On our last day, we took another Chiang Mai tour around the old city moat and walls. We rode into Chinatown and walked through the shops. Another stop was the flower market and the huge selections of blooms. $3.00 for a huge bunch of orchids.


Orchids and (wrapped rose buds)

Ice man making a delivery

We were treated to a tea break in a garden hidden by the surrounding buildings. The green shade provided a cool refuge. Tea was served in individual celadon tea sets. TomO's cup was an elephant's trunk.

  Guide Bird treating us to a tea break


October 24, 2009 Chiang Rai and the Golden Triangle

We booked an all day tour to take up north to the old city of Chiang Rai and the golden triangle which lies beyond. Our guide was "Tree". He has a distinctive voice and his friends call him "Speaker Phone"!!!

We left the hotel at 8:30AM and didn't return until about 10PM. Our road started uphill and was very windy. We stopped at the Mae Ka Chan hot springs where the water that boils up is hot enough to cook eggs. Tourists could buy a little basket of quail eggs or chicken eggs. We saw the results being eaten at a table nearby.

Boiling eggs in hot sulfur smelling hot springs

There were lots of tourists shops there and I looked a ruby rings and Ron looked at US silver dollars. We both retreated thinking both were fakes.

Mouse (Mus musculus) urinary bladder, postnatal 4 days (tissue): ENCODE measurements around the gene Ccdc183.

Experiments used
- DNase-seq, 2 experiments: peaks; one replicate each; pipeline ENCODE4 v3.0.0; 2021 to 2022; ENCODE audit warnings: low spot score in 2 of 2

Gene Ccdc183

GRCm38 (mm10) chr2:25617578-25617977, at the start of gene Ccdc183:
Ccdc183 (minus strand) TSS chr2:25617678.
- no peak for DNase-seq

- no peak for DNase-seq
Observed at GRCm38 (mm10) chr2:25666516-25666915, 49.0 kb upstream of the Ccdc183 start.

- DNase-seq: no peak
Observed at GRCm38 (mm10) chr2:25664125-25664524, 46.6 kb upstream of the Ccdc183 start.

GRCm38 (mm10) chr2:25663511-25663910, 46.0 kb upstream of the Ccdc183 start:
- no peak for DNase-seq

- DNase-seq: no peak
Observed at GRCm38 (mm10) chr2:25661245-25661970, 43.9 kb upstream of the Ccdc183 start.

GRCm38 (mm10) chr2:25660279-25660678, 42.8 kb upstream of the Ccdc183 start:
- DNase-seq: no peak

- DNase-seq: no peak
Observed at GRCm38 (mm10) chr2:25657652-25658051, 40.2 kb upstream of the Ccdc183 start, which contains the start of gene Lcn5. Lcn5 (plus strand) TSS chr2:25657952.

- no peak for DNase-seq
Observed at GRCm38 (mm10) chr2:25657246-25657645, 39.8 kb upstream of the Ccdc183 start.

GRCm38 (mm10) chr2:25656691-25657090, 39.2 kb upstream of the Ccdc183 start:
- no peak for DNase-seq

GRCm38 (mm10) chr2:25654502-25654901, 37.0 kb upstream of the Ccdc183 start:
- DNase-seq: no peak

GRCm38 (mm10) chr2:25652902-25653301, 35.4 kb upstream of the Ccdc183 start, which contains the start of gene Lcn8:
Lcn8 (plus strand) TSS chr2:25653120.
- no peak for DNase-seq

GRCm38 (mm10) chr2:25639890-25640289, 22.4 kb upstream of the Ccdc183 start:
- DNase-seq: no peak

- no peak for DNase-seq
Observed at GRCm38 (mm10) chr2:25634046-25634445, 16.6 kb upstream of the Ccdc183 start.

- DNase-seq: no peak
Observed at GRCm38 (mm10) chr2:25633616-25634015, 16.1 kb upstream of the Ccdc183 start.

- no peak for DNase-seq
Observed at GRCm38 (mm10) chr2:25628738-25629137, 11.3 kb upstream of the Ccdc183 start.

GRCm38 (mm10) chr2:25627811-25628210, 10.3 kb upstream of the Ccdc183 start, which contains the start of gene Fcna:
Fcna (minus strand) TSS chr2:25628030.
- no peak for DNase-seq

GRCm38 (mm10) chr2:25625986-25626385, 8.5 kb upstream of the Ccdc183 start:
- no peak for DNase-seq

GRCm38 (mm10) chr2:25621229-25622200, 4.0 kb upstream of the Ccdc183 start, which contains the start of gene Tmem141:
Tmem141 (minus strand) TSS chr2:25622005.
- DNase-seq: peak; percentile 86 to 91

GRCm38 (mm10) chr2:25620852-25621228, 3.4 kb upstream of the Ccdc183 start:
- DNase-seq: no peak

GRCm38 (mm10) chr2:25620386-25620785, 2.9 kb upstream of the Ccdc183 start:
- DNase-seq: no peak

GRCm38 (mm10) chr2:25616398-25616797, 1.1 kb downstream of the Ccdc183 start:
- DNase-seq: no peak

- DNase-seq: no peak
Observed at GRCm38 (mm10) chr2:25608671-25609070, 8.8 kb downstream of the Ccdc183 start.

Just outside of Chiang Rai is the Rong Khun (White) Temple. It is very new construction and the design is by a famous Thai artist. The white surface of the temple is inlaid with glass and mirror to make it sparkle. When you approach the building you walk beside a pond of white choi fish. Then you go over a bridge where on either side are hands reaching out of hell. Inside the temple, the artist has represented hell at the entrance (with paintings of Bush and Bin Laden and other contemporary images. As you move towards the alter, the drawings advance you to Nirvana.

We arrived in Chiang Rai we stopped at a 12th century temple ruins.

Temple Ruins

Continuing north we eventually wound up at the Golden Triangle, where the borders of Thailand, Myanmar and Laos meet at the Mekong and Ruak Rivers. We took some photos before eating our buffet lunch at the Golden Triangle Resort.


Golden Triangle

Outside of the restaurant, a woman and her young sister were selling soap carvings ... in the shape of exotic flowers put in lacquer containers.

Soap Carving

The Golden Buddha and Happy Buddha were on the banks of the Mekong River we saw them next where we took even more pictures. The big new building in Myanmar is a casino and I think Laos is wanting to build a similar structure. Gambling like that is illegal in Thailand and I think the locals are afraid of losing tourist. The Opium Museum was next ... showing us how to cultivate and harvest this valuable crop.

Golden Buddha

Happy Buddha

A short drive further north took us to the Myanmar border. I think because of the late hour, our guide told us we could not go across without passports and visas.

Myanmar frontier